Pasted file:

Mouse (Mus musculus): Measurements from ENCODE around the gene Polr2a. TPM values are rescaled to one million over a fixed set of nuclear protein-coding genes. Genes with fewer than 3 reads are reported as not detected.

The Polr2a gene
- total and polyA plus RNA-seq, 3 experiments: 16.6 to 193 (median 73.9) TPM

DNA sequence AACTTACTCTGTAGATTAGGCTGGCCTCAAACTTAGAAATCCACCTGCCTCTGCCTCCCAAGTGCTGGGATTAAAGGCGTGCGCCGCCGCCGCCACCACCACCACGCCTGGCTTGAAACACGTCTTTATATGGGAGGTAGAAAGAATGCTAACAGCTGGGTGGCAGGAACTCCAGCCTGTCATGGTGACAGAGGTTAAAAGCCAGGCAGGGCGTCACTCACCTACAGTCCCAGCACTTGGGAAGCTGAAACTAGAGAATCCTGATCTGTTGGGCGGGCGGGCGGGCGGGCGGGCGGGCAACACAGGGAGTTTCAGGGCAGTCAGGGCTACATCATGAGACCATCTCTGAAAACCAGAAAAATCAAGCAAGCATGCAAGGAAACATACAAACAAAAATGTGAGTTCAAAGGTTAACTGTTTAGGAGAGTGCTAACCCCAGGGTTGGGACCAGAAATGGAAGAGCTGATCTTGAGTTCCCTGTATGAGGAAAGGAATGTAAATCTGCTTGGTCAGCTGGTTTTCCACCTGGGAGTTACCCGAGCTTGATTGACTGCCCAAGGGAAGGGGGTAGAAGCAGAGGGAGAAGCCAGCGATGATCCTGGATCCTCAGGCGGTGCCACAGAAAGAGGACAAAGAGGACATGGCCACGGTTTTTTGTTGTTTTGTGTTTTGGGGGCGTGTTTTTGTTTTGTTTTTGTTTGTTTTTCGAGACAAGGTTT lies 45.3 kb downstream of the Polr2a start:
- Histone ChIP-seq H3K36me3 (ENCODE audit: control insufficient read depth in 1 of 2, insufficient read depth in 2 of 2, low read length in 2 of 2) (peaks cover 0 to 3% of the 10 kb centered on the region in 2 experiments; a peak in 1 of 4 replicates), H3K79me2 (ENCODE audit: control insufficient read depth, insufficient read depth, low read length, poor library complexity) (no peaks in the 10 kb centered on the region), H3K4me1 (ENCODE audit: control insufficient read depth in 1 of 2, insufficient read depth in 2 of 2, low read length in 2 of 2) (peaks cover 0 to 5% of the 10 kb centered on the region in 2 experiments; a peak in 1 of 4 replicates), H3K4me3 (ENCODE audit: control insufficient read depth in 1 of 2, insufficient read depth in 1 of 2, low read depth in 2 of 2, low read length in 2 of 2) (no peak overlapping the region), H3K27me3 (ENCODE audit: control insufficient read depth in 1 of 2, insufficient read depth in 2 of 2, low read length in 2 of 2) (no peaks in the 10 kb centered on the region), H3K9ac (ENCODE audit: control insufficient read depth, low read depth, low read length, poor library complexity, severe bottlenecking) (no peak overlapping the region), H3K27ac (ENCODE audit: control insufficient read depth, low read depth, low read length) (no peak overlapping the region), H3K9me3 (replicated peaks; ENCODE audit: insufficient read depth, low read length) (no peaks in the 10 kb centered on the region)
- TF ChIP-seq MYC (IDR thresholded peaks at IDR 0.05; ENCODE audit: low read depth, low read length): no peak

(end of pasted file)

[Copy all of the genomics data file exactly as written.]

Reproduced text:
Mouse (Mus musculus): Measurements from ENCODE around the gene Polr2a. TPM values are rescaled to one million over a fixed set of nuclear protein-coding genes. Genes with fewer than 3 reads are reported as not detected.

The Polr2a gene
- total and polyA plus RNA-seq, 3 experiments: 16.6 to 193 (median 73.9) TPM

DNA sequence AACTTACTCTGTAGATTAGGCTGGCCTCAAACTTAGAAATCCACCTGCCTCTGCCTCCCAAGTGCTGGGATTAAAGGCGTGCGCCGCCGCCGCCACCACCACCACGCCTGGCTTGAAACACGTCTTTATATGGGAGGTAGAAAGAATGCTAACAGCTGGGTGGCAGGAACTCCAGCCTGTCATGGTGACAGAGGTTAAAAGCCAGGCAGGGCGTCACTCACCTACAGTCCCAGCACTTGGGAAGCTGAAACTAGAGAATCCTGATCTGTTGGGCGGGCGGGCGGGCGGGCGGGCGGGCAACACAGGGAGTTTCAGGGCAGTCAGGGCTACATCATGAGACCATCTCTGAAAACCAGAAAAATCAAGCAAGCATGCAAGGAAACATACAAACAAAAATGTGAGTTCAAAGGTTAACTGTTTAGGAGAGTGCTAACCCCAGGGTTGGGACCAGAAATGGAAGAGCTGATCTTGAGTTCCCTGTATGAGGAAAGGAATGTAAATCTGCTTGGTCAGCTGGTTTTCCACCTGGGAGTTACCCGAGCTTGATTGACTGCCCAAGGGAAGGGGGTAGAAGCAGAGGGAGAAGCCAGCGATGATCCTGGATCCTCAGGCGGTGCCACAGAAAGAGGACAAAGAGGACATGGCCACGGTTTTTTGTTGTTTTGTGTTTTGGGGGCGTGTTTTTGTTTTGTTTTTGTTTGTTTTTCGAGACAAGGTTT lies 45.3 kb downstream of the Polr2a start:
- Histone ChIP-seq H3K36me3 (ENCODE audit: control insufficient read depth in 1 of 2, insufficient read depth in 2 of 2, low read length in 2 of 2) (peaks cover 0 to 3% of the 10 kb centered on the region in 2 experiments; a peak in 1 of 4 replicates), H3K79me2 (ENCODE audit: control insufficient read depth, insufficient read depth, low read length, poor library complexity) (no peaks in the 10 kb centered on the region), H3K4me1 (ENCODE audit: control insufficient read depth in 1 of 2, insufficient read depth in 2 of 2, low read length in 2 of 2) (peaks cover 0 to 5% of the 10 kb centered on the region in 2 experiments; a peak in 1 of 4 replicates), H3K4me3 (ENCODE audit: control insufficient read depth in 1 of 2, insufficient read depth in 1 of 2, low read depth in 2 of 2, low read length in 2 of 2) (no peak overlapping the region), H3K27me3 (ENCODE audit: control insufficient read depth in 1 of 2, insufficient read depth in 2 of 2, low read length in 2 of 2) (no peaks in the 10 kb centered on the region), H3K9ac (ENCODE audit: control insufficient read depth, low read depth, low read length, poor library complexity, severe bottlenecking) (no peak overlapping the region), H3K27ac (ENCODE audit: control insufficient read depth, low read depth, low read length) (no peak overlapping the region), H3K9me3 (replicated peaks; ENCODE audit: insufficient read depth, low read length) (no peaks in the 10 kb centered on the region)
- TF ChIP-seq MYC (IDR thresholded peaks at IDR 0.05; ENCODE audit: low read depth, low read length): no peak